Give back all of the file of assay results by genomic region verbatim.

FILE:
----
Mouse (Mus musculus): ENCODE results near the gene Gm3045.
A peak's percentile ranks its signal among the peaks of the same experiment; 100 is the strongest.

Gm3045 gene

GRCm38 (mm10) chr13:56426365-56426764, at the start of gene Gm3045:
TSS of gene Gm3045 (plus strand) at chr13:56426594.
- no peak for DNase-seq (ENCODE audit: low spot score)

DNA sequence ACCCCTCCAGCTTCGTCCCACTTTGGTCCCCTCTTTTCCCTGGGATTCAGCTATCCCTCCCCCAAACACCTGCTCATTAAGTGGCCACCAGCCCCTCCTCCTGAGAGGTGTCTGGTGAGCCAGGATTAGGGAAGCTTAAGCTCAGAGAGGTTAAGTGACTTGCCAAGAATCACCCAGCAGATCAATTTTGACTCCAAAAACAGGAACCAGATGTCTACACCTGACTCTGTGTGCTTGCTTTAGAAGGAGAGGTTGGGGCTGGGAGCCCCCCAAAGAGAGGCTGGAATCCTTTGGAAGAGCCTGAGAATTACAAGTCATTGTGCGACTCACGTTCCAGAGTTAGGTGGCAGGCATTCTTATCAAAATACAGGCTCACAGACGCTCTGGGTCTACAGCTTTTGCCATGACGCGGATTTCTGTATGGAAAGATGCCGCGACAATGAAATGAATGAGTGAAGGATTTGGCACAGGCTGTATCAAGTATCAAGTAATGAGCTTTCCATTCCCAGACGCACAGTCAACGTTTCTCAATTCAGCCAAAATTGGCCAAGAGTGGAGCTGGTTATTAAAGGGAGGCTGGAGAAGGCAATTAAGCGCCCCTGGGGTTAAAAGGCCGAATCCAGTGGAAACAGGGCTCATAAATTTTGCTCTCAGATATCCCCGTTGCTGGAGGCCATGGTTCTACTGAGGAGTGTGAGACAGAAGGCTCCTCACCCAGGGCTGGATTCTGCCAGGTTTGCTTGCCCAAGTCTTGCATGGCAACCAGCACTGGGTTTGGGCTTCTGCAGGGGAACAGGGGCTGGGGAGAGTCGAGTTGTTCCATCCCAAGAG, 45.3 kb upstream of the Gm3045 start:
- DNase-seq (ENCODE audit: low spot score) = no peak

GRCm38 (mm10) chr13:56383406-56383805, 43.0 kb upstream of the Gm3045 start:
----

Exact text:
Mouse (Mus musculus): ENCODE results near the gene Gm3045.
A peak's percentile ranks its signal among the peaks of the same experiment; 100 is the strongest.

Gm3045 gene

GRCm38 (mm10) chr13:56426365-56426764, at the start of gene Gm3045:
TSS of gene Gm3045 (plus strand) at chr13:56426594.
- no peak for DNase-seq (ENCODE audit: low spot score)

DNA sequence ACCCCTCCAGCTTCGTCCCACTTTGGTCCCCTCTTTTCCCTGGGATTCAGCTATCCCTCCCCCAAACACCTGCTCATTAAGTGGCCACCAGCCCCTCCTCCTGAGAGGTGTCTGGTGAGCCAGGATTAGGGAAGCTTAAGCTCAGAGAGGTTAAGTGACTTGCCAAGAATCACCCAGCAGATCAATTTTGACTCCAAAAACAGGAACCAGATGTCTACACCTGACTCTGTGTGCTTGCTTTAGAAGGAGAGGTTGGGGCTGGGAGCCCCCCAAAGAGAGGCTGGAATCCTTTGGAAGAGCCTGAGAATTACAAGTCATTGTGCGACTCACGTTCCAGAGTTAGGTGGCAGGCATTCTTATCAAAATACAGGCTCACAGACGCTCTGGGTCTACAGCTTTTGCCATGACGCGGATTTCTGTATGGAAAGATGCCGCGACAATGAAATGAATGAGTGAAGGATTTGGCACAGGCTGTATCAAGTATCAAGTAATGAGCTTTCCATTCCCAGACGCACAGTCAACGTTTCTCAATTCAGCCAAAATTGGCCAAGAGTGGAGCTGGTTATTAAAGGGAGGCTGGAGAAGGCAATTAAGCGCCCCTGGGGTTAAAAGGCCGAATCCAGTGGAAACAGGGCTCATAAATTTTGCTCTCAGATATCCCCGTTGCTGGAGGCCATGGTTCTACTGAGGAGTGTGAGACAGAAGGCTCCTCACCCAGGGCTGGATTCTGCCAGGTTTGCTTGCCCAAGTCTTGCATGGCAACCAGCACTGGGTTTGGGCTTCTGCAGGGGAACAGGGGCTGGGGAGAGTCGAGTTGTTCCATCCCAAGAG, 45.3 kb upstream of the Gm3045 start:
- DNase-seq (ENCODE audit: low spot score) = no peak

GRCm38 (mm10) chr13:56383406-56383805, 43.0 kb upstream of the Gm3045 start: